One of the best, most joyful parts of GDC is Alt.Ctrl.GDC – the section of the show floor dedicated to alternative control methods for games. This year was no exception and I played games using a laser lyre, a box of sand and a bookshelf to name but a few. I think my personal favourite might have been the Calvin and Hobbes-inspired Spacebox [official site] where the player clambers into a massive cardboard box and treats it like a spaceship, leaning to and fro, hitting a tinfoil button to fire and wearing a metal colander with pipe cleaners on it as a space helmet in order to enjoy the human PEWPEW noises coming from the headphones hidden inside.
I feel like that one was my favourite because it did an absolutely amazing job of yanking childish glee out of all the players I saw using it as well as the people watching. I would happily have spent the whole morning in that box and was not-very-secretly disappointed when my time was up. If I hadn’t had an appointment to get to I would probably have asked whether I could do some helpful colouring in on the sides of the box or help make backup spaceships from their stash of emergency replacement boxes and duct tape.
TL;DR? Graham, this is my resignation – I’m going to go and become a cardboard spaceship captain forever now.
Here are a handful of the exhibits:
BUT! There was so much else!
There was Doggy Tug-Of-War [official site]; a game where a printer motor hidden inside a box would act like a dog playing tug of war with you!
There was Close the Leaks (To Prevent Imminent Death) [official site], the 4-player leaking spaceship game where you had to stop air leaks in the game by putting your hands over the end of tubes blowing air in real life. Strategically uncovering some of the tubes meant the escaping air would propel the in-game ship across levels in different directions and (hopefully) to a repair station. The trick was to get to your destination by communicating and co-ordinating the puffs of air otherwise your little ship would run out of air and the crew would die.
There was Cryptogram [official site]; a bookcase game where you pulled on books in the same way that you might pull on them to activate a secret entrance in a movie. If you pulled on the right books you’d open up doors in the game on the screen. The really cool part was the interaction loop, so you would get given a slim volume to hold which contained an index and a bunch of riddles. You found the right index option by checking the game screen for clues, then went to the riddle page for that item where it hinted at a particular book title. By pulling on the correct book you’d progress to the next room and the next set of clues!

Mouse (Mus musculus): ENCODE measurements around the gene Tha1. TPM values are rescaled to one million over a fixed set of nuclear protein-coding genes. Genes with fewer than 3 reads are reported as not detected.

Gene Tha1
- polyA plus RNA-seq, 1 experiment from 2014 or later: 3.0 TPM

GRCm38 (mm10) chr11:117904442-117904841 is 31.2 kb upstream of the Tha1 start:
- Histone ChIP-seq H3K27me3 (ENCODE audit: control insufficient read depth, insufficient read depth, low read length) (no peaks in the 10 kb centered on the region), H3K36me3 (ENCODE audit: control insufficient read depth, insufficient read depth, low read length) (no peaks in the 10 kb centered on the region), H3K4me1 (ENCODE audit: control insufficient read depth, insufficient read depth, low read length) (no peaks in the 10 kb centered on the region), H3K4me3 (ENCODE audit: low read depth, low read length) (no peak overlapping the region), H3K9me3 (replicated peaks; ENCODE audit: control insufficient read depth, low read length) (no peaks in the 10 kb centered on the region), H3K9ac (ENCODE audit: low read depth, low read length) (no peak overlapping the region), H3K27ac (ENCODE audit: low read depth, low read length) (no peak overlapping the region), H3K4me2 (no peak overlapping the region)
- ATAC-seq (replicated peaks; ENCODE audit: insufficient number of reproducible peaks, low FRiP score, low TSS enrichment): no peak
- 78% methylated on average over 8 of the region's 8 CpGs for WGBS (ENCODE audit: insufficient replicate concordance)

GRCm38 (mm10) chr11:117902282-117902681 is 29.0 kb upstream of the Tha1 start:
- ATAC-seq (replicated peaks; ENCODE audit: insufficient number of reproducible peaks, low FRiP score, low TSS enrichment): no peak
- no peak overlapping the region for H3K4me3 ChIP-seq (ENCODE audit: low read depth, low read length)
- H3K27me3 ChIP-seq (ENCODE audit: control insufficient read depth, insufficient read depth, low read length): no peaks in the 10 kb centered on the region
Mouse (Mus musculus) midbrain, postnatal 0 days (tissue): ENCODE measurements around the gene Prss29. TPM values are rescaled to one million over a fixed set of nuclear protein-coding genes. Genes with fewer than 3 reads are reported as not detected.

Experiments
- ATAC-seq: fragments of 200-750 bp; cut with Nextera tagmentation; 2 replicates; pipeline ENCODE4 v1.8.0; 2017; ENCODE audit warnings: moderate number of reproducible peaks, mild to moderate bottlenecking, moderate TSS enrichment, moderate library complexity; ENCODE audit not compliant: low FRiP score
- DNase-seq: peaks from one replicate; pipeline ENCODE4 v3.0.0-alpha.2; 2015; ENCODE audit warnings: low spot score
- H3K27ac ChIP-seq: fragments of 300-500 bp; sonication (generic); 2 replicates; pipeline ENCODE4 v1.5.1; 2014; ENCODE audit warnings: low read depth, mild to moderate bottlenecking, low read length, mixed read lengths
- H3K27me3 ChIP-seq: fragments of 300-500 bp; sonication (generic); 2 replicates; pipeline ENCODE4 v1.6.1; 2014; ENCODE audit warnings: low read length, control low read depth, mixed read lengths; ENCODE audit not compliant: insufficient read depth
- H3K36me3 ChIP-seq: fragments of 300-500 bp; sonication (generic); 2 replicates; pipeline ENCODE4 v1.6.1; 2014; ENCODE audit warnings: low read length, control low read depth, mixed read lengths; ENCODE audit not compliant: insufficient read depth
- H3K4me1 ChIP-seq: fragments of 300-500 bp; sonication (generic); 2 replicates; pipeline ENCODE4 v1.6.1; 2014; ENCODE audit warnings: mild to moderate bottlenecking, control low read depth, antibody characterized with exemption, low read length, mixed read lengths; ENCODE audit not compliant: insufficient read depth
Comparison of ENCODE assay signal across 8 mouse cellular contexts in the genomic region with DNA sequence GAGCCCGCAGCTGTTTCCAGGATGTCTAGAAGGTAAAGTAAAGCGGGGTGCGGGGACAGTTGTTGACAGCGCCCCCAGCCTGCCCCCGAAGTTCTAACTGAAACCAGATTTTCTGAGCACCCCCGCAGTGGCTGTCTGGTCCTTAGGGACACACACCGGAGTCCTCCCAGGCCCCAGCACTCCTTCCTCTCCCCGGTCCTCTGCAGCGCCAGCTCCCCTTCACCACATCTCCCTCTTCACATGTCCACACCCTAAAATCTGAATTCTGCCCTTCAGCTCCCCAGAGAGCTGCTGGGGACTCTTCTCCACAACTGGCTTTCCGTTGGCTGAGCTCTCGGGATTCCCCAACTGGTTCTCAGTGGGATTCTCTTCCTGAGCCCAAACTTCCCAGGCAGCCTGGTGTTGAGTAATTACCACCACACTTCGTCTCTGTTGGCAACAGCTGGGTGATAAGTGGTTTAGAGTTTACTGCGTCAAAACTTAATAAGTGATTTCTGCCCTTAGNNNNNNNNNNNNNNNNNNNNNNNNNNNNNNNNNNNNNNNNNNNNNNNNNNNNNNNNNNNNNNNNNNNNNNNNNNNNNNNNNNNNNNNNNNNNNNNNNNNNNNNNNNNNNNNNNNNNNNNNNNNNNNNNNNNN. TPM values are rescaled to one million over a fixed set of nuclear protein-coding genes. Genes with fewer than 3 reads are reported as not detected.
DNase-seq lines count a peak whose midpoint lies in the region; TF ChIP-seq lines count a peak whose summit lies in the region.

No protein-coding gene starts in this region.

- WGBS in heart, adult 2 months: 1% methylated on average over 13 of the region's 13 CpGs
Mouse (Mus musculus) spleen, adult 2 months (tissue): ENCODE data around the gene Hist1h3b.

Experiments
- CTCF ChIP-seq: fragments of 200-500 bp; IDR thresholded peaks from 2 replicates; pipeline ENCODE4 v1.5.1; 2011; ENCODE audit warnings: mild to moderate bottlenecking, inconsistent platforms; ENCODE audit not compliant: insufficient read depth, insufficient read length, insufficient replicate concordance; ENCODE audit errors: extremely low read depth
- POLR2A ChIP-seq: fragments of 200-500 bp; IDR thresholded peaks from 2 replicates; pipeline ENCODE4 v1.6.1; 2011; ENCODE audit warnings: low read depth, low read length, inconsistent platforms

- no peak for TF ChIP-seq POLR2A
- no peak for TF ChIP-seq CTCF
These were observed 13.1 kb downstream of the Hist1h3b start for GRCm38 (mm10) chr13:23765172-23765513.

I really loved the playful angry tech options as well. One was Victor the Loser [official site]. This was more of a humour project and part of the humour was in the surprise factor. I’ll spoil it here because the thing about controller oddities or experiments is that you’re less likely to be able to try them yourself. What Victor does is it asks you questions and you select answers using a set of buttons. Victor starts taunting you from the outset but then gets more cranky as you do well. At some point, as you’re sitting there pondering your options, a little plasticky digit emerges from the controller and jabs one of the wrong answers then Victor mocks you. It’s just such a lovely comedic moment – this little machine behaving like a bratty sibling!
The other option for unfriendly tech was the facial recognition game, Emotional Fugitive Detector [official site]. The idea was to express an emotion to a fellow player using your face but without the machine being able to pick up on that emotion. The software seemed really good at picking up anger and (rather positively, although not for when I was playing the game) it read my neutral expression as happy so I failed on that one too. Surprise and sadness were harder for it to pick up (or I was better at being subtle with those).